No human therapist is involved. The Internet software gives advice, even specific bedtimes, based on users’ sleep diaries. Patients learn better sleep habits — like avoiding daytime naps — through stories, quizzes and games.
“This is a very interactive, tailored, personalized program,” said study co-author Frances Thorndike of the University of Virginia Health System, who helped design the software, called Sleep Healthy Using the Internet, or SHUTi.
Such software could one day be a low-cost alternative for some patients, Thorndike said. And it could be the only non-drug option for people who live in areas without trained specialists, she said.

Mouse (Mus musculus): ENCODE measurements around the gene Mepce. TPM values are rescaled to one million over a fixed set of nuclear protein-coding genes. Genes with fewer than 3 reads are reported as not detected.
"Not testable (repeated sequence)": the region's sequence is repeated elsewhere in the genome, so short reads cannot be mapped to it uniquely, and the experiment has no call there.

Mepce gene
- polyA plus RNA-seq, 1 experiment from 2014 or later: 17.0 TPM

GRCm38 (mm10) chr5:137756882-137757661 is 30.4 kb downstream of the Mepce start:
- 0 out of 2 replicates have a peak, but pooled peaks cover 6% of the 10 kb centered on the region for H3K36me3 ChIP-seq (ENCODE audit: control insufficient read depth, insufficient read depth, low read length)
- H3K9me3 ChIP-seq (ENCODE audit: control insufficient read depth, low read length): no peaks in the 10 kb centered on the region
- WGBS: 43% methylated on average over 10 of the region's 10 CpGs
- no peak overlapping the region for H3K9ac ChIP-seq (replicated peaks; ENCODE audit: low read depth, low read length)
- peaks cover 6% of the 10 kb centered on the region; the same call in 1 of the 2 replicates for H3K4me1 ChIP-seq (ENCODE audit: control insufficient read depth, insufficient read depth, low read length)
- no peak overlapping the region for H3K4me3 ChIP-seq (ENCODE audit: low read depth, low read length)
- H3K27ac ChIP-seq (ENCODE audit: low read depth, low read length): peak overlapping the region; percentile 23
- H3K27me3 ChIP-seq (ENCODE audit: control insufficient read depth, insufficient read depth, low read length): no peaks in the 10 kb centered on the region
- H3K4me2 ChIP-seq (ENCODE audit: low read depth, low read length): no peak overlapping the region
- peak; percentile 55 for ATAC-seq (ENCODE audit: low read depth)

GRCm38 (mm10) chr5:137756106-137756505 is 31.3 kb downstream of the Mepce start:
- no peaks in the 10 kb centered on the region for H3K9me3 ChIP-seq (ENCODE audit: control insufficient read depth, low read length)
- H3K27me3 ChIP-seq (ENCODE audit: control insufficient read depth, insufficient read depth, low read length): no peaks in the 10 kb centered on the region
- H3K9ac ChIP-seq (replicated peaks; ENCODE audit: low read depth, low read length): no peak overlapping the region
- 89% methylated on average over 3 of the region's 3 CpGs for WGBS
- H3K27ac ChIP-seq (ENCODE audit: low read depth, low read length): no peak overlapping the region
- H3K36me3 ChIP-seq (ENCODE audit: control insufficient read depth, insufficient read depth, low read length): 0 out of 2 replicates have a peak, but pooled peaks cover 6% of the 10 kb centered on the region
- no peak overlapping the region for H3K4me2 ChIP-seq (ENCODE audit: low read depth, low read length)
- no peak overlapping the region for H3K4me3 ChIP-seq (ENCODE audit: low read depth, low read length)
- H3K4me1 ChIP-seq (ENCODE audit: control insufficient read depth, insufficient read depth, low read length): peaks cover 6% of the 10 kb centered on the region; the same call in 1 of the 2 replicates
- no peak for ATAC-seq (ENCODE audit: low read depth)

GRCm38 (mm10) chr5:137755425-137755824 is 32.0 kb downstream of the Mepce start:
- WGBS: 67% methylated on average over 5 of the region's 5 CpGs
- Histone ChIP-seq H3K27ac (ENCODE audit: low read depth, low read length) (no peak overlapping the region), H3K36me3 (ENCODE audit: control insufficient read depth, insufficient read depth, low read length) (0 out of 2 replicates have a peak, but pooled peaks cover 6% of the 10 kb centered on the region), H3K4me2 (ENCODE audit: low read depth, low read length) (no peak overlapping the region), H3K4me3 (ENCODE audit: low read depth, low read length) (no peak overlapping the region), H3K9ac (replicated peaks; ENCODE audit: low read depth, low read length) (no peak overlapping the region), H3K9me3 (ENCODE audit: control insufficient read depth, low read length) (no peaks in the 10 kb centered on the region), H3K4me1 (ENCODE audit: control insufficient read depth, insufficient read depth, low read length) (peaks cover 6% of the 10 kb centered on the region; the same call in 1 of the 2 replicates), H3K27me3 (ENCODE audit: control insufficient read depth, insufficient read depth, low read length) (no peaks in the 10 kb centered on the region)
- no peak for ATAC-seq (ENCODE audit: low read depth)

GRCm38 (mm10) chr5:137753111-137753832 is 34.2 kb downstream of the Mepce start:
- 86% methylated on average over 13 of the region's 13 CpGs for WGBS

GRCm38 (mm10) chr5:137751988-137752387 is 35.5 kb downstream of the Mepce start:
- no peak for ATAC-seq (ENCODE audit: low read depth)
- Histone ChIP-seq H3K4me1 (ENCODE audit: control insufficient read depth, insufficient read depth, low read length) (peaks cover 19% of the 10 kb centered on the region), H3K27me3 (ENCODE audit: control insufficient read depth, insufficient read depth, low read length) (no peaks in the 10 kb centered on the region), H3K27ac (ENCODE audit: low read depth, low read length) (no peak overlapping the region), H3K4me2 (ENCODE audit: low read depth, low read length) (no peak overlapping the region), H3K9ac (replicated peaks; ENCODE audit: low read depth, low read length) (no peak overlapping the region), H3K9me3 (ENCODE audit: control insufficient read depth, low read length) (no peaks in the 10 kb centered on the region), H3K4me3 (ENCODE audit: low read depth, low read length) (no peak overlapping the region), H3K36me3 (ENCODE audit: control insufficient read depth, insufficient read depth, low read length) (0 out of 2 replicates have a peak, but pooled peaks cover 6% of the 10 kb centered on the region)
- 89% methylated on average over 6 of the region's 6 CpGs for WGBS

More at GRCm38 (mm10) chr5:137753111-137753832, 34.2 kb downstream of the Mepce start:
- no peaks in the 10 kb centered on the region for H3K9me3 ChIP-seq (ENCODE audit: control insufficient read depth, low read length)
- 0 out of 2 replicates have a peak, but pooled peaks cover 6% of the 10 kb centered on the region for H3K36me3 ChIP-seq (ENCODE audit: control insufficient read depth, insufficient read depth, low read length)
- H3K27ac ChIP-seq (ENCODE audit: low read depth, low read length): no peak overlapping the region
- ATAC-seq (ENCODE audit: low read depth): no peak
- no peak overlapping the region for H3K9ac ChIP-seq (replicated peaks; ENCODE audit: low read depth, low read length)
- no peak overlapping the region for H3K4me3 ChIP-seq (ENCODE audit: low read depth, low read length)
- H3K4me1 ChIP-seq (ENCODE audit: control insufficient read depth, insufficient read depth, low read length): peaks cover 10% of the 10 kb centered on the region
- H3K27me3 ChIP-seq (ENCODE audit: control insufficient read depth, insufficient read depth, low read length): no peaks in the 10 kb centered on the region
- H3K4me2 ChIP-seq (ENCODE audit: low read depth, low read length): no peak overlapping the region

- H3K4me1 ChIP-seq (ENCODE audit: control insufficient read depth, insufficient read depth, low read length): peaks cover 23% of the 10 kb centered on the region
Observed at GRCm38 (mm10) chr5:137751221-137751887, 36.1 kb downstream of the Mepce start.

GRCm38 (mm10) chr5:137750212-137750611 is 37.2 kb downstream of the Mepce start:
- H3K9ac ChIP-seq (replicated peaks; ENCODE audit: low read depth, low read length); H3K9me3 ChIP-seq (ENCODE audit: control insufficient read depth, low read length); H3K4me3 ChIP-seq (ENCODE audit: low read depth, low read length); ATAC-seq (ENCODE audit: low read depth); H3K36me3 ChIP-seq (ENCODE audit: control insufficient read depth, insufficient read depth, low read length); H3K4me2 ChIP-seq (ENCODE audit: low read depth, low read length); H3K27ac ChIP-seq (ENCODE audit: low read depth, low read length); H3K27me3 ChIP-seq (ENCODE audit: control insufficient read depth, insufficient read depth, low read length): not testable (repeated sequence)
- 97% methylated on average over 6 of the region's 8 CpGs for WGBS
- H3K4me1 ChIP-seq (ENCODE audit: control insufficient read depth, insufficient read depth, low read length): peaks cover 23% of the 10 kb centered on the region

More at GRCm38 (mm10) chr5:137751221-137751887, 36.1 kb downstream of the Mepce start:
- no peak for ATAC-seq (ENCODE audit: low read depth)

Prior research has shown face-to-face cognitive behavioral therapy can have long-lasting results for insomniacs without the side effects of medication. The SHUTi program is based on that style of therapy, which helps patients change thinking patterns that contribute to poor sleep.
In the new study, released Monday in Archives of General Psychiatry, the researchers recruited 45 adults with moderate insomnia and randomly assigned 22 of them to try the Internet program.